During the past few years I was part of the POW and Missing Staff for the repatriation of the late Hadar Goldin and Oron Shaul, Avra Mengisto and Hisham A-Sayed, for years in meetings with the authorized bodies with members of the Cabinet and the Knesset, my friends and I repeated that the problem of the POWs is currently a problem of a few individual families, But if the State of Israel does not develop a strategy as a country for this issue, a day will come and it will become a challenge for many. It pains me to find out that we were right.
The day will come and I will talk about everything. The most important message I want to get out of here is that we must not abandon the hostages once more. During the hospitalization, Agam Goldstein Almog visited me at the hospital, she was kidnapped and returned during the war. The lack of trust she has in the political and military leaders made me think a lot.
The State of Israel was established first and foremost so that every Jew in the world knew that there is one place on the globe that is a fortress for our people, where Jews are not murdered, where our daughters are not raped, where our people are not helpless. In order to rebuild this trust, we must bring them home, all of them. This is our moral duty.
I faced a long rehabilitation, I was seriously injured. The very fact that I am standing here today in front of you today is a miracle. A piece of shrapnel entered my body from the throat got stuck in a vertebra in the spine and miraculously did not hit the spinal cord or a vital artery. I chose to hold this press conference also to ask you to allow me a few months of silence.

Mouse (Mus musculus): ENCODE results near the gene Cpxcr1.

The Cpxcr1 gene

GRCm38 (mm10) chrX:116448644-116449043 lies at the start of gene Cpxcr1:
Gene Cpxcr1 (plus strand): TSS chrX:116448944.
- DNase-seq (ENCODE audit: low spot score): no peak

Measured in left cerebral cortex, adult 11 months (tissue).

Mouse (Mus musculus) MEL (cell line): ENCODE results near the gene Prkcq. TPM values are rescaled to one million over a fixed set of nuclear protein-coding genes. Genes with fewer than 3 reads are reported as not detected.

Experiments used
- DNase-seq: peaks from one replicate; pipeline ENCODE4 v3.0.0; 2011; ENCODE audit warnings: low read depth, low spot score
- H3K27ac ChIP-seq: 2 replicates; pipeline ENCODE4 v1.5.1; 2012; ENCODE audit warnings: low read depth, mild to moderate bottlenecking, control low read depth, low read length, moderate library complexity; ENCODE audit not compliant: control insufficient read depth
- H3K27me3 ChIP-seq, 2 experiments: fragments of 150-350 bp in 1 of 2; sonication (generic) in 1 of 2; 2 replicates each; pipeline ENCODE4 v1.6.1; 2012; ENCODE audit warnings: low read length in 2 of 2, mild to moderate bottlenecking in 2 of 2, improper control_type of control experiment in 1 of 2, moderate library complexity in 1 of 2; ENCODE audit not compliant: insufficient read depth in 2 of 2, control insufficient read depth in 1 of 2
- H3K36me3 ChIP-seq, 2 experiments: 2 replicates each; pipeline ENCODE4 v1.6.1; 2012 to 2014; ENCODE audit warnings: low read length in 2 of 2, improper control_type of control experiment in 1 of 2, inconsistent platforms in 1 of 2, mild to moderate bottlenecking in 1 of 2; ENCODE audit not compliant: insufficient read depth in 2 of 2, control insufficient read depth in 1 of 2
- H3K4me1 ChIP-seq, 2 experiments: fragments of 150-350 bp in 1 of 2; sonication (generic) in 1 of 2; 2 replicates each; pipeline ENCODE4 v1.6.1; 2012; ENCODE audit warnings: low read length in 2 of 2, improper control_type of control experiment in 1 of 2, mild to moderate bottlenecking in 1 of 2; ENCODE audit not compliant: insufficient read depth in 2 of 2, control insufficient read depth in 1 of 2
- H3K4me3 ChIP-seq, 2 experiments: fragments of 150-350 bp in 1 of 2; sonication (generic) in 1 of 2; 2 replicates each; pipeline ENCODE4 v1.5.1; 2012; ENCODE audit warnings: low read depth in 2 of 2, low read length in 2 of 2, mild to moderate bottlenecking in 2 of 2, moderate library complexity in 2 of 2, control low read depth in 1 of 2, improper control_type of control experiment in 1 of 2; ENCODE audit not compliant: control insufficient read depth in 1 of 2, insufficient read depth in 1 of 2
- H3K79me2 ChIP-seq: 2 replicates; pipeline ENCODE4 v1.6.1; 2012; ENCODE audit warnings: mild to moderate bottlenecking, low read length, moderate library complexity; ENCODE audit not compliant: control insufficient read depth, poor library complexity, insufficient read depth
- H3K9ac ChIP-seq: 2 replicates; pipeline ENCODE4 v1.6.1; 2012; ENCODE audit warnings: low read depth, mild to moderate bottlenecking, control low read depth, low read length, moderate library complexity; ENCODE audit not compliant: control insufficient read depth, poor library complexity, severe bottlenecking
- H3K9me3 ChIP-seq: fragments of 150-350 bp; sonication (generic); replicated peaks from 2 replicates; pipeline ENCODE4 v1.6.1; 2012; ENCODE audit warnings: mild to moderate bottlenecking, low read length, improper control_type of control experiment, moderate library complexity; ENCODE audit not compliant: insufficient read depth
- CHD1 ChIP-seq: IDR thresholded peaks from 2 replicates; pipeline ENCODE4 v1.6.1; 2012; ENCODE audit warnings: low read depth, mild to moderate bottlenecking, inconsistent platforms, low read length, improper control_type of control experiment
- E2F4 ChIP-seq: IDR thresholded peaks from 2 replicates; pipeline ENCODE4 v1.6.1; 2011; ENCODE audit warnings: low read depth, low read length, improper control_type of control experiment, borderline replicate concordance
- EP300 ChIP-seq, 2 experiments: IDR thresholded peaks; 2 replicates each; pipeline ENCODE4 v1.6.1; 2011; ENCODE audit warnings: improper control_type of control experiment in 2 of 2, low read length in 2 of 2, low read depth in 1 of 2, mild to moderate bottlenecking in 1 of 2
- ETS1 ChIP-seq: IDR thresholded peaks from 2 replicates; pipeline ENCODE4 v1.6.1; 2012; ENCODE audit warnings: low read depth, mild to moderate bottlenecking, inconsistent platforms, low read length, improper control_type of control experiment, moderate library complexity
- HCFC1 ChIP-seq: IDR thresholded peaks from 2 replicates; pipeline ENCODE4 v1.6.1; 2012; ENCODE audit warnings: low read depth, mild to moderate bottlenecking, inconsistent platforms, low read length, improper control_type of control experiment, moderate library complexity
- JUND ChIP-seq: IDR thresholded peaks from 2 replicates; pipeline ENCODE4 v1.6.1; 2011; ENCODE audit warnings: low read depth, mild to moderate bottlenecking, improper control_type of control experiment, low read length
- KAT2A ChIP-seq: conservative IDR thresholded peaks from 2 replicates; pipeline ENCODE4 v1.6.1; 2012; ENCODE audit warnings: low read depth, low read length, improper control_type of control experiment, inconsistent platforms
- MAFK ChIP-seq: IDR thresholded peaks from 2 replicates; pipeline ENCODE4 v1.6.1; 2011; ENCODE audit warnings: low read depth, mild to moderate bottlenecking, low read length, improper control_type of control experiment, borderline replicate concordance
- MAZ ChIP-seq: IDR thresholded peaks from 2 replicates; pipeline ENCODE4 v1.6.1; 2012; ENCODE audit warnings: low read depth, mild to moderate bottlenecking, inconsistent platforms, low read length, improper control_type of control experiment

I understand the curiosity and I will tell you the full story about how much I’ve been through since the seventh of October until now, but at this point my family and I have to deal with rehabilitation and the challenges I face. My body and mind are damaged but my spirit is stronger than ever. I will return to create, sing and act and if God gives me strength I will also return to fight for my country. Mother don’t be angry.
My spirit returned thanks to the people of Israel who enveloped me from the first moment with prayers and love. I received thousands of messages, visits, letters and calls. This thing is not obvious to me and just as it will take me time to digest everything that has happened to me recently, it will also take me time to digest and contain the amount of love I have received. Thank you all.
Before ending, I want to thank my family and friends, someday I might be able to repay you for your kindness and giving to me. You taught me once again what true friendship is. To my children, Yael Shirin and Jonathan Israel, you are my strength to get up every morning and get stronger so l can do anything, swing you in the air and teach you to ride a bike.
To my wife Miriam, my Amazon, I love you. Anything I say will only underestimate your inner strength and optimism. You are a rare gem that I received as a gift in this life. I’m sorry I worried you, you knew you married a madman. I have time now to compensate you for the pain I caused. To my parents and the eldest brother of you I gave everything that I have in my life, in a reformed world it should be the other way around, the little boy should take care of you when he is old enough. Sorry for the heartbeats I missed you. I love you with all my heart.
We have a task now as a nation, to stay united, not to fall apart, to do good, to speak good. To prove to those who sacrificed their lives for us, who were injured in our defense, that their sacrifice was not in vain. There is no more important task than this. Am Yisrael Chai.”